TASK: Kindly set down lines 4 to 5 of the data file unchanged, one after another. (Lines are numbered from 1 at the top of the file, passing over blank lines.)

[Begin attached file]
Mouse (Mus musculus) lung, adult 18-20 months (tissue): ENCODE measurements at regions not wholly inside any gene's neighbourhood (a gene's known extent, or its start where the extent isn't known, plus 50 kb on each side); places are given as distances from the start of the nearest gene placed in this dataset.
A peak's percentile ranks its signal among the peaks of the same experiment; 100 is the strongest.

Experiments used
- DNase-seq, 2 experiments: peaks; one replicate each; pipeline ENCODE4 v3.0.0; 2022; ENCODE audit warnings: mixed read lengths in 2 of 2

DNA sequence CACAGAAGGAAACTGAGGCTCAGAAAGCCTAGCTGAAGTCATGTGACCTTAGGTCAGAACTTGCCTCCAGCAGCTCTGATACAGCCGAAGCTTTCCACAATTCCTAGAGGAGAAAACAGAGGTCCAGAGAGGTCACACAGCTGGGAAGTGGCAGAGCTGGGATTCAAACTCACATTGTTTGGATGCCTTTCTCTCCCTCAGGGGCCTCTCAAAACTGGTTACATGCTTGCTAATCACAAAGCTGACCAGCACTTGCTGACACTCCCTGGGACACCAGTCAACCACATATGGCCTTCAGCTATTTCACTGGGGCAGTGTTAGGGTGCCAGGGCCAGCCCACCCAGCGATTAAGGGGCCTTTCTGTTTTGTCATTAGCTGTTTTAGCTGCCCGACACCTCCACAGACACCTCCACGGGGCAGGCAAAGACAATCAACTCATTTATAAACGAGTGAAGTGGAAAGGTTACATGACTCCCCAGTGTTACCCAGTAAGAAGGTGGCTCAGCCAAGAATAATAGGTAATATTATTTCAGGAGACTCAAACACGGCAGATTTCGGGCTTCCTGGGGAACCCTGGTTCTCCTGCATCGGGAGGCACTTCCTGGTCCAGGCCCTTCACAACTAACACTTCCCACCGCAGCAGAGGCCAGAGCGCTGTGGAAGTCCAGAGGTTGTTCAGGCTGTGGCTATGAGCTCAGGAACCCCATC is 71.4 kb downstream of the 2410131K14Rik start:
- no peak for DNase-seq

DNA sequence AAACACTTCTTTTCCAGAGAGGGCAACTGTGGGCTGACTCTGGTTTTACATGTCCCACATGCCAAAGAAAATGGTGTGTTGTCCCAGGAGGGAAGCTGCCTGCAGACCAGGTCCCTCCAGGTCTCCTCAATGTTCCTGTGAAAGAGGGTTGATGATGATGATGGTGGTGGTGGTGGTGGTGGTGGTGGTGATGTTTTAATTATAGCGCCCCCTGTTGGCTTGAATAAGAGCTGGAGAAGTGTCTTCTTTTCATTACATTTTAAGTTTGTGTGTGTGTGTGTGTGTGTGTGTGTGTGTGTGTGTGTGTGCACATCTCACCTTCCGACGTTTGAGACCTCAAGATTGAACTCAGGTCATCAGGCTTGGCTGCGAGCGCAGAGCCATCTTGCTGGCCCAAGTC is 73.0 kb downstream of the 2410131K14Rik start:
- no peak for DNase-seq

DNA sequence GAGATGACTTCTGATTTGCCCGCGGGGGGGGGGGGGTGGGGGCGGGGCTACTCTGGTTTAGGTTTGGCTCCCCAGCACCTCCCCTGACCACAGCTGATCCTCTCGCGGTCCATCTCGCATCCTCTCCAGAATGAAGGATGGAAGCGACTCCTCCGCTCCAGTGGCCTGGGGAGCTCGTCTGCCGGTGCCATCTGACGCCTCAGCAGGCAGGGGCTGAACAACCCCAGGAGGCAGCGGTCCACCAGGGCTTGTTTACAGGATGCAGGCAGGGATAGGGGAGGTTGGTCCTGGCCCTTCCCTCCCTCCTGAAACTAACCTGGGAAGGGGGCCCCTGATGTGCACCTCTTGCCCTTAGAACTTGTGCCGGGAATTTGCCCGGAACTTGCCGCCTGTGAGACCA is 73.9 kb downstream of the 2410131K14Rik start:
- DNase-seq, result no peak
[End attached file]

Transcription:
- DNase-seq, 2 experiments: peaks; one replicate each; pipeline ENCODE4 v3.0.0; 2022; ENCODE audit warnings: mixed read lengths in 2 of 2

DNA sequence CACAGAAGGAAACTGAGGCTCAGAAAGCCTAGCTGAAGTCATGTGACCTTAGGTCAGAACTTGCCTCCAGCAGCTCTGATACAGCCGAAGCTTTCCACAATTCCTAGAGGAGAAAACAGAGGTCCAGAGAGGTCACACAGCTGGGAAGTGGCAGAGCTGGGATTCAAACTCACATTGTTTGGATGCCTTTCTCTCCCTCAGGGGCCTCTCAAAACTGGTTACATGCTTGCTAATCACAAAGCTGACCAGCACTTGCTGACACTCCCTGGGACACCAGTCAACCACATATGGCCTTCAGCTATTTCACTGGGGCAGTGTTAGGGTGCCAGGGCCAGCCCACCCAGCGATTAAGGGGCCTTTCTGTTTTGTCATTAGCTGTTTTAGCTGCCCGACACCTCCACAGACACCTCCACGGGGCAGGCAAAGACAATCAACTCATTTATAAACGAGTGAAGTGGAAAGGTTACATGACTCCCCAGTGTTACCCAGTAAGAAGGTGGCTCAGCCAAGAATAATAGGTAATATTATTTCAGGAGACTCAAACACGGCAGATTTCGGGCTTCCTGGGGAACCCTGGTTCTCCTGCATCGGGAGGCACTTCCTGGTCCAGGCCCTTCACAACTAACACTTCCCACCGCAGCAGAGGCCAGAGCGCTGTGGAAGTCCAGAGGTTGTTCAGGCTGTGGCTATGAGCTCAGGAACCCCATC is 71.4 kb downstream of the 2410131K14Rik start: